Latvia’s State Police has commenced an investigation about the possible money laundering operations at ABLV Bank, which were reported by Financial Crimes Enforcement Network (FinCEN) US Department of Treasury.

S&P Global affirms Latvia’s credit rating at «A-»

On Thursday, 22 February, S&P Global reaffirmed Latvia’s credit rating on the «A-» level, retaining a positive outlook for the future, as BNN was informed by the State Treasury.

Kristovskis: state officials should be equally strict to Lembergs and Rimšēvičs

«Lack of consistency – such a conclusion appears after looking at the behaviour of state officials in regards to their request for Ilmārs Rimšēvičs’ to step down as governor of the Bank of Latvia,» says Ventspils City Council member Ģirts Valdis Kristovskis.

LSRTC: Zaķusala TV Tower’s reconstruction will cost several dozen million euros

According to chairman of Latvia’s State Radio and Television Centre (LSRTC) Jānis Bokta, reconstruction of Zaķusala TV Tower will cost several dozen million euros.

Trade union worried teachers may not have time to prepare for new education content

Teachers may not have enough time to prepare to work with new education content, said manager of Latvian Education and Science Workers' Union Inga Vanaga in an interview to Rīta Panorāma programme of LTV.

Judins, Loskutovs, Čigāne and Dālderis to continue working in Unity’s faction

Saeima members Andrejs Judins, Aleksejs Loskutovs, Lolita Čigāne and Ints Dālderis will continue working in Unity’s faction and coalition.

Saeima supports member’s proposal to publish wages of Bank of Latvia employees

Latvia’s parliament has decided to support Ints Dālderis’ proposal to publish wages paid to employees of the Bank of Latvia, education institutions, as well as municipal capital associations.

More snow expected on weekends; air temperature to drop even more next week

On the night to Friday, 23 February, air temperature in most of Latvia declined to -21° C… -27° C. It was only warmer in Kurzeme and some parts of Vidzeme, as reported by Latvia’s State Environment, Geology and Meteorology Centre.

SEB Bank: more employment options will open up and workers will become more selective

«It is becoming easier to change jobs nowadays. The largest selection of employment options are found in regional centres and cities, especially Riga and Pieriga. We see fewer employment options in regions even though there is still considerable demand for workers there,» predicts SEB Bank’s macroeconomics expert Dainis Gašpuitis.

ABLV Bank’s manager claims the bank is ready for cancellation of payment restrictions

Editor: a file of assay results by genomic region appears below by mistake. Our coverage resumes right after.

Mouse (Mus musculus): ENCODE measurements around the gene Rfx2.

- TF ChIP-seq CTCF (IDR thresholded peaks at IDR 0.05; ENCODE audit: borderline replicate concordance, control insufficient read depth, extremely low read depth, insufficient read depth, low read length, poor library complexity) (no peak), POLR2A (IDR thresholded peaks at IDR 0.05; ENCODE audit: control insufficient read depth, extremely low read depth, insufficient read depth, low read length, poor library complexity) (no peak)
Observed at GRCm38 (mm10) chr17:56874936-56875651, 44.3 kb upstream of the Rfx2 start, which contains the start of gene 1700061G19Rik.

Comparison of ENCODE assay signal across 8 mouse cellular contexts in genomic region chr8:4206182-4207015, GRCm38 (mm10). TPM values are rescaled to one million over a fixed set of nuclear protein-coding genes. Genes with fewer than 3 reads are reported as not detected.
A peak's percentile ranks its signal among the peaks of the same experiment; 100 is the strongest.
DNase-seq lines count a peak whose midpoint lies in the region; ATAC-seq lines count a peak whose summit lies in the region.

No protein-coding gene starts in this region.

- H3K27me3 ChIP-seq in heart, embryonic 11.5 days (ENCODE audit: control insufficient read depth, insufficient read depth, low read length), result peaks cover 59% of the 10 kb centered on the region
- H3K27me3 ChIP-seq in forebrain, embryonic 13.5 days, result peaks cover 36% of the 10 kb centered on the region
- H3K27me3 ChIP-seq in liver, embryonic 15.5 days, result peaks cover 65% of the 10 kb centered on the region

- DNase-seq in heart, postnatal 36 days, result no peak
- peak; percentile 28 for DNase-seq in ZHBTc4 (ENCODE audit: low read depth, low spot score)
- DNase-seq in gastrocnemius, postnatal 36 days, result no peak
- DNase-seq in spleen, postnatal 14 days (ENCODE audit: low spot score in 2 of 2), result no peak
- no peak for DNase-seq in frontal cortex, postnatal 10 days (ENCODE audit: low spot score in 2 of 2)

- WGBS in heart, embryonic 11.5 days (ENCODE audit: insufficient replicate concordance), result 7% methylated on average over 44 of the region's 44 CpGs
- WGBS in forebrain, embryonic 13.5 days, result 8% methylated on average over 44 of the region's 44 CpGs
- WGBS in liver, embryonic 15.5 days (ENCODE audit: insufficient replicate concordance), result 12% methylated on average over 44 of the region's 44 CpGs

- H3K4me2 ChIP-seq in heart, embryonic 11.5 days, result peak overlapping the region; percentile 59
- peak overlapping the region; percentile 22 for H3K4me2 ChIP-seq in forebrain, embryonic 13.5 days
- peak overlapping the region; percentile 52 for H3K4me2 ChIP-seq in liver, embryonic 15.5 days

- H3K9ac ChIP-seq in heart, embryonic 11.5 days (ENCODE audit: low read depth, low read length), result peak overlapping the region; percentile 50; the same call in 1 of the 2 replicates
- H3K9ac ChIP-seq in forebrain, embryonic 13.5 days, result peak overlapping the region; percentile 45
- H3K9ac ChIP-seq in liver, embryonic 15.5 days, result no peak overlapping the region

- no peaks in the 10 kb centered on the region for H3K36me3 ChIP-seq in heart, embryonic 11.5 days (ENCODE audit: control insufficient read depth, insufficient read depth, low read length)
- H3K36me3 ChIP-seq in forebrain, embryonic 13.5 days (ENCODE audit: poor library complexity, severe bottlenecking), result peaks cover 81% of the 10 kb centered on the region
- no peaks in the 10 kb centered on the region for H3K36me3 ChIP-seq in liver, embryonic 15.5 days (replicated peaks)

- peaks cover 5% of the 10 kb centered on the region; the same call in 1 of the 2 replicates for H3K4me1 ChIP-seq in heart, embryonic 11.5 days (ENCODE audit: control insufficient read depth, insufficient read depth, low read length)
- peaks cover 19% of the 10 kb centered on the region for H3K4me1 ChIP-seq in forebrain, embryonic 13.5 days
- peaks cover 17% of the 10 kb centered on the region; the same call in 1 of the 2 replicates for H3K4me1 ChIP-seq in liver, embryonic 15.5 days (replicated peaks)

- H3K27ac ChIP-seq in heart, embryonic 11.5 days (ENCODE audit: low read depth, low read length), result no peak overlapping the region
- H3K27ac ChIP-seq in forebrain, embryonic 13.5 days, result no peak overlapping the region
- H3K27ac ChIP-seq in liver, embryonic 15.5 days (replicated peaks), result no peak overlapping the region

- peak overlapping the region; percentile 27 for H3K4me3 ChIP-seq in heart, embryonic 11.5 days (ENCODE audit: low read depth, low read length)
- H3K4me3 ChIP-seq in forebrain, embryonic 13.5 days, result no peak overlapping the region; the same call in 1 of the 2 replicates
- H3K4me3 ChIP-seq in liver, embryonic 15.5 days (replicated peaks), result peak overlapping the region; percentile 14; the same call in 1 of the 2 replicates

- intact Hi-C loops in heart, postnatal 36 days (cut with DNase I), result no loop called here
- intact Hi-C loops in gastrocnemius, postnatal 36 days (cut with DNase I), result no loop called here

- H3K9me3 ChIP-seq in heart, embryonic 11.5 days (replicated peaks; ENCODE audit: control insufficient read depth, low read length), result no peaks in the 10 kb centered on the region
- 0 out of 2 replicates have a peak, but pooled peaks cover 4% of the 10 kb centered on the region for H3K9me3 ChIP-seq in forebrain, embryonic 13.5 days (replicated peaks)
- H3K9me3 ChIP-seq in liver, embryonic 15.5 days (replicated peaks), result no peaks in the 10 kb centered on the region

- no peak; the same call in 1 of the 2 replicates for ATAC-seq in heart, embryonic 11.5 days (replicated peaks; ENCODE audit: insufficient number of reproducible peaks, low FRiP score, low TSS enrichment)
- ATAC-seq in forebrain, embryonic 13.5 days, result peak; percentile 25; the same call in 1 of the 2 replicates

ABLV Bank is ready for cancellation of payment restrictions, said the bank’s chairman Ernests Bernis during a press-conference on Thursday, 22 February.

62.9% of Latvia’s population was employed in 2017

Compared to the year before, in 2017 employment rate grew by 1.3 percentage points and number of employed persons by 1.5 thousand. Employment rate among men grew faster than among women – by 1.6 percentage points and 1.0 percentage points, respectively. 894.8 thousand people or 62.9 % of Latvia population aged 15–74 were employed in 2017.

Lithuania and Latvia: the tale between two sisters marked with rivalry

Relations between Lithuania and Latvia, two tight-knit Baltic neighbours, may exemplify a sisterly relationship from the first sight, but just over the course of a single week, several pings rang, signalling that rivalry is, and has always been, a component of coexistence.

Lembergs unable to organize his private life because of intense court proceedings

Lembergs unable to organize his private life because of intense court proceedings

Unemployment level in Latvia decreased to 8.7% in 2017

85.4 thousand people aged 15–74 in Latvia were unemployed in 2017. Compared to 2016, the number of unemployed persons has dropped by 9.9 thousand or 10.4 %.

Council member: ECB is openly dissatisfied with restrictions imposed on Rimšēvičs

The European Central Bank (ECB) is openly dissatisfied with restrictions imposed on one of its council members – governor of the Bank of Latvia Ilmārs Rimšēvičs, said council member of the Bank of Latvia Edvards Kušners in an interview to 900 seconds programme of LNT.

Defence expenditures in Latvia planned at EUR 234 million in 2018

Latvian government plans to spend EUR 234 million on defence projects, including procurement of transports, ammunition, armaments and individual equipment, in 2018 as confirmed by Defence Ministry.

Ministry cancels mandatory procurement component permits for five CHP plants

Latvia’s Economy Ministry has made a decision to cancel the permit to sell electricity within mandatory procurement component for five other renewable energy co-generation plants plants: SIA Madonas Eko, SIA Eiro-Āzijas investment agency, SIA EVOKEM, SIA M Parks, and SIA Eco Latvis.

NSC proposes Maizītis for a second term as Chief of Constitution Protection Bureau

Members of Latvia’s National Security Council have decided to propose the current head of the Constitution Protection Bureau Jānis Maizītis for another term at the helm of this institution, as BNN was informed by the State President’s Chancellery.

Latvijas gāze’s subsidiary Gaso proposes reducing gas transmission price

Latvijas gāze’s subsidiary Gase has turned to Public Utilities Commission with a proposal for a new natural gas transmission system service’s tariff project, providing for a reducing gas transmission price by 18-46% for more than 95% gas consumers.

FCMC invites Bank of Latvia to provide ABLV Bank with yet another emergency loan

The Finance and Capital Market Commission (FCMC) has invited the Bank of Latvia to issue ABLV Bank another emergency loan.

Crime rate in 2017 was the lowest in Latvia’s history

Last year’s crime rate turned out the lowest in Latvia’s history, as reported by Prosecutor General Ēriks Kalnmeiers in his annual report.

LEC: government priorities should include searching for causes and solutions, not the guilty

Latvian Employers’ Confederation (LEC) is worried about ongoing events and their negative effect on the stability and future development of the country’s economy. LEC believes that stabilization of the financial situation requires careful coordination of actions between institutions and the government.

Producer price level in Latvia grew 0.9% in January

Compared to December 2017, level of producer prices in Latvian industry rose by 0.9 % in January 2018. Prices of products sold on the domestic market went up by 1.2 % and prices of exported products by 0.6 %.

Latvian President believes country’s financial system is stable; prime minister plans to report to European Council

«Latvia’s financial system is stable, and there is no reason to worry about possible instability of the banking system. Banks continue working as usual,» says the President of Latvia Raimonds Vējonis.